“The Man in the High Castle” is a tv adaptation of Philip K. Dick’s old alternative history sci-fi novel in which Nazi Germany and Imperial Japan win the Second World War and partition the US into three regions — the west going to Japan, the Rockies being a neutral zone, and the east belonging to the Reich.
I read it when I was a teenager and although it won a Hugo Award for Dick in 1962, it’s not one of my favorites among many others of his.
In terms of fortune Hugos didn’t count for much back then and Dick struggled financially up until a very short time before his death in 1982 when money starting coming in due to the sale of Do Androids Dream of Electric Sheep? as the basis for the Blade Runner movie.
Amazon’s The Man in the High Castle is beautifully shot, dark and moody. But swastikas everywhere — arm bands on local every government officer, on road signs, even on pay telephones, and Americans dressed in jackboots, Wehrmacht and Waffen SS uniforms couldn’t help but remind me of an old episode of Star Trek, Hogan’s Heroes and Ilsa — She Wolf of the SS.
The plot moves slowly.
All there is to know as backstory is that Hitler is dieing of Parkinson’s disease and when he does, the Reich will end its peace with Imperial Japan, that a resistance is being kept alive by the smuggling of old film news reels entitled The Grasshopper Lies Heavy which show the Allies winning the war, and that a Japanese ambassador in San Francisco knows something very bad is coming because he casts the sticks and reads the I Ching, a Japanese Ouija board.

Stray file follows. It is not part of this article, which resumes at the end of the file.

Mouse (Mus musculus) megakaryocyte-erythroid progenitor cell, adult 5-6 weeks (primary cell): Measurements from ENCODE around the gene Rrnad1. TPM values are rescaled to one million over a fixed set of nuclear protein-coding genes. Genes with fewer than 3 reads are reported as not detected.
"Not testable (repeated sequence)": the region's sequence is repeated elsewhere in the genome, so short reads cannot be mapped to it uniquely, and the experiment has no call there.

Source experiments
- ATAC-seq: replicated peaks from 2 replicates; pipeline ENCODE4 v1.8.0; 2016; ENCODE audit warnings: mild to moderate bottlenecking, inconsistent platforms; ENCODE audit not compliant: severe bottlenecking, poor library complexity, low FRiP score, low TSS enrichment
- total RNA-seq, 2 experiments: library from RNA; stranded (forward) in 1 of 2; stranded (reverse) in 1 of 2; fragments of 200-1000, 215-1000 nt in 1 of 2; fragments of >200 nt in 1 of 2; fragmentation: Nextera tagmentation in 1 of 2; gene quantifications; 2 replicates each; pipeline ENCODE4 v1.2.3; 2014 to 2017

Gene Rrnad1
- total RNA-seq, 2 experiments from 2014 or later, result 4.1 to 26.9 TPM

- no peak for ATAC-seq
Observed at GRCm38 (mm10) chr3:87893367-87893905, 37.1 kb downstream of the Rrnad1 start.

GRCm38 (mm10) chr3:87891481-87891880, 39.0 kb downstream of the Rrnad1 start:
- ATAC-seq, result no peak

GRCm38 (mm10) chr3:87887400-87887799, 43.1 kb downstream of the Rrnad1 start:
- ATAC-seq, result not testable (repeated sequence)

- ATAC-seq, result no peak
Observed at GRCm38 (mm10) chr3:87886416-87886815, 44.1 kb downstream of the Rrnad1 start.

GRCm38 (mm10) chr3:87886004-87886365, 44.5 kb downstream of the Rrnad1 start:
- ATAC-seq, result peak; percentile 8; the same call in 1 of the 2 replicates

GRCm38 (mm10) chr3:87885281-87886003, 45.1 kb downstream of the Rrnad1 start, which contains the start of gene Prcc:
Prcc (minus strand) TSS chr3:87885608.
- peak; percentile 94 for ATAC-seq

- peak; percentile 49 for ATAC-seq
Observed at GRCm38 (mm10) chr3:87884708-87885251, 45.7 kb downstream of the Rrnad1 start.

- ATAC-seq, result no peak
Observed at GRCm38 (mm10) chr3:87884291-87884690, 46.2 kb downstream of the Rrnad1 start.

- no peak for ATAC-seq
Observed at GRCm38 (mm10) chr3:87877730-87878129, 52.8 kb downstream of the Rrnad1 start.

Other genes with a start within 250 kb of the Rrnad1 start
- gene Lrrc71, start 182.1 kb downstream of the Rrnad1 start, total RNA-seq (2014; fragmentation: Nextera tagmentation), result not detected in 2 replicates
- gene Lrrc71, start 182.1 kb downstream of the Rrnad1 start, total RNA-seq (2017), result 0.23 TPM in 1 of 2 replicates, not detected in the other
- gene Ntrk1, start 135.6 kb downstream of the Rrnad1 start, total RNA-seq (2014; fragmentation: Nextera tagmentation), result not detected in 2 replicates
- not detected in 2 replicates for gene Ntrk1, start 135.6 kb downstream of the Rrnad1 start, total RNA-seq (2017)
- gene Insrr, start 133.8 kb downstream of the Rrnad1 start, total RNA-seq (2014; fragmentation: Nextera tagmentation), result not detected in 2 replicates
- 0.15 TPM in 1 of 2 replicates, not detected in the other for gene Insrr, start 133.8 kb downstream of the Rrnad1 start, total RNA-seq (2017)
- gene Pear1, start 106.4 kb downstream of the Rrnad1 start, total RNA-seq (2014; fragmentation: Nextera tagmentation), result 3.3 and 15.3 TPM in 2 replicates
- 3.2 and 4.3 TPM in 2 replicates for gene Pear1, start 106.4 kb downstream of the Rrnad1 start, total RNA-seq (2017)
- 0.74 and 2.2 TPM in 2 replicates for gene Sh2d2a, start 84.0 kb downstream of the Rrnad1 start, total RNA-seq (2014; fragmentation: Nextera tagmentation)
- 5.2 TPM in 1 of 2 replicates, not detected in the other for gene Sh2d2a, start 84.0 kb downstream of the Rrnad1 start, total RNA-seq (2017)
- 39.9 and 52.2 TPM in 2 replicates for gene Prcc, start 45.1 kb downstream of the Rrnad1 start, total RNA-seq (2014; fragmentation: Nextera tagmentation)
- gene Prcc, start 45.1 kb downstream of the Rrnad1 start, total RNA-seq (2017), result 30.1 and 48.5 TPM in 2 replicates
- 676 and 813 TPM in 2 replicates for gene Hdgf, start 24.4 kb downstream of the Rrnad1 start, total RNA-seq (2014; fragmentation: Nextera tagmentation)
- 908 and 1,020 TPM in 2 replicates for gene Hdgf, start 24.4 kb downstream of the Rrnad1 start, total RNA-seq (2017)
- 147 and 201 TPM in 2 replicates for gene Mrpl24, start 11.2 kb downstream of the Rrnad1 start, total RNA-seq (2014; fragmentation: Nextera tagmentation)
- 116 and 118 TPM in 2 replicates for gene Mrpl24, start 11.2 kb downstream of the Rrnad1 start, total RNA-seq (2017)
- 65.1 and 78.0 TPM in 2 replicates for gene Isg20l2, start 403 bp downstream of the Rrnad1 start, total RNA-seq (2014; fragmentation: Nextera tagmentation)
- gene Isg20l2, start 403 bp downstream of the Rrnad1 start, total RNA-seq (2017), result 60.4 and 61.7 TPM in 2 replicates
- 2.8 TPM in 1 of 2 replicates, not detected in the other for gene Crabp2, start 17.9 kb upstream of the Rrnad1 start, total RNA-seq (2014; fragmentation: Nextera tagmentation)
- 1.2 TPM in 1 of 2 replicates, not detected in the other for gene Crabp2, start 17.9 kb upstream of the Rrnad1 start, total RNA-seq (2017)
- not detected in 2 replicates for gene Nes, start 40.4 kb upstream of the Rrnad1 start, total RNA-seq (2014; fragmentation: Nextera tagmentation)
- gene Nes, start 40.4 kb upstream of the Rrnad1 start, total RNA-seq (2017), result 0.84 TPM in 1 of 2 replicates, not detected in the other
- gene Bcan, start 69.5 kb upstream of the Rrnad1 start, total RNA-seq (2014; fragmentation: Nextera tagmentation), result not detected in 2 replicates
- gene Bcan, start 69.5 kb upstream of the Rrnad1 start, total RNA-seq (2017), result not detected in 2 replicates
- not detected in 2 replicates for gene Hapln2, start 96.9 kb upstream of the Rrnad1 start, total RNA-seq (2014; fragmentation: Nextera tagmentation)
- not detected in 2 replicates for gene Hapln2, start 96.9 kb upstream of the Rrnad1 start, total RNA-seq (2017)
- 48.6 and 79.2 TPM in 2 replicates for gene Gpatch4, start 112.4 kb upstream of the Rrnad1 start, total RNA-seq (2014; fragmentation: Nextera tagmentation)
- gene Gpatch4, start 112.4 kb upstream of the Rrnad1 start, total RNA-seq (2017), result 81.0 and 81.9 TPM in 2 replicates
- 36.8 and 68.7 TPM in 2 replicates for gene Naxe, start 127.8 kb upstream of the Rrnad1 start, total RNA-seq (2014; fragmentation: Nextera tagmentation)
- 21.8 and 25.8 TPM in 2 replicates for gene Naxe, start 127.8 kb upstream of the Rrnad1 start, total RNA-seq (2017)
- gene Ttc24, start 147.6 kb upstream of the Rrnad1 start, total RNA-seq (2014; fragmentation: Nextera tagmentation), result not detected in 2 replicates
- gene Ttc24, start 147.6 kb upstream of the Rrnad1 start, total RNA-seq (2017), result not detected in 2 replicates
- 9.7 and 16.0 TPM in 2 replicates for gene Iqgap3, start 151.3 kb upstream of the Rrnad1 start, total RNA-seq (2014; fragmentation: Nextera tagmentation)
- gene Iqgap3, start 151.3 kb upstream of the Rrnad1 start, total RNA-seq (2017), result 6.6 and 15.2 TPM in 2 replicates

“Watching our conquered citizenry suffer under a cruel draconian rule that we’ve never had to endure, even if imagined, was still creepily potent,” wrote one very young and enthusiastic reviewer. (No link).
As far as American dystopia’s go, what’s shown in The Man in the High Castle is bullishly average, particularly against other recent tv series like Fringe and The Strain, the latter which also has a Nazi Obergruppenfuhrer. Besides, it’s not a stretch to think of Americans giving up and tolerating rule by dictatorship as long as they have jobs, cars and get to be on the security force carrying guns, now, is it?
There’s another unintentionally funny part, too. As armed to the teeth as this country is, there’s a conspicuous absence of the tools of “2nd Amendment remedies” in this version of 1962 America. The couple of freedom-fighters, main characters, we see just aren’t of the types that are convincing.
Yes, that’s a bit of nit-picking. But Amazon’s The Man in the High Castle isn’t good. Dick’s book didn’t have much an ending in 1962 and that wasn’t always a liability in many of his stories. However, now the 1962 setting, which was his present, is very dated in the context of American life and that makes The Man in the High Castle look artificial although there’s nothing visibly wrong with the sets. Its America, instead of teeming with people, is abandoned and relatively empty. Even the Nazi-fied period music is poor, more like camp to be precise. “Edelweiss” in NYC or SF in 1962? Please.
There might have been a way to re-imagine Dick’s book but this isn’t it. And considering what’s seen in the pilot, none of it bodes well for this television production, good graphics and Ridley Scott as executive producer or not.